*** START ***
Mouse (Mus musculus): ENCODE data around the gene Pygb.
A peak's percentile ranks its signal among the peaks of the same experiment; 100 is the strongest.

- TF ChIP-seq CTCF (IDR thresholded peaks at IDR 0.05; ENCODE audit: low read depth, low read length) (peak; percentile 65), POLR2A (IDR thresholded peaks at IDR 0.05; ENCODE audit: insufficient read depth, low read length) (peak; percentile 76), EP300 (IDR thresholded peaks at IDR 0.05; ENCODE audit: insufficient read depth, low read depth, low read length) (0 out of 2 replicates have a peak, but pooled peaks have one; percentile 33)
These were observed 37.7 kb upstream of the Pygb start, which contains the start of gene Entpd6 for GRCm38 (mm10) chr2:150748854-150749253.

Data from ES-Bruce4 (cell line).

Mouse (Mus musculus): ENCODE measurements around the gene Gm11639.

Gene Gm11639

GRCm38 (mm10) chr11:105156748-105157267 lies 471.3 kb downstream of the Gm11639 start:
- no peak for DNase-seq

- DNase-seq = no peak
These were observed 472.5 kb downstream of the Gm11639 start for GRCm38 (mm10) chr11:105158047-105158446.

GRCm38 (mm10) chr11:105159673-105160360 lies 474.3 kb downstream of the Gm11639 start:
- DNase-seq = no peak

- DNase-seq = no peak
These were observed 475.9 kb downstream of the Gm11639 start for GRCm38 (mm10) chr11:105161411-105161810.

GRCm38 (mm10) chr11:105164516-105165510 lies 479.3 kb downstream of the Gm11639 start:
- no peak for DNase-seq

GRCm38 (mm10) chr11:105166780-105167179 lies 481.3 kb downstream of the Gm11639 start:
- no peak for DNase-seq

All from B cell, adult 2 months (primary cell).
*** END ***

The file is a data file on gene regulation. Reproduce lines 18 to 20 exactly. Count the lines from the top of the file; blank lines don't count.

GRCm38 (mm10) chr11:105166780-105167179 lies 481.3 kb downstream of the Gm11639 start:
- no peak for DNase-seq

All from B cell, adult 2 months (primary cell).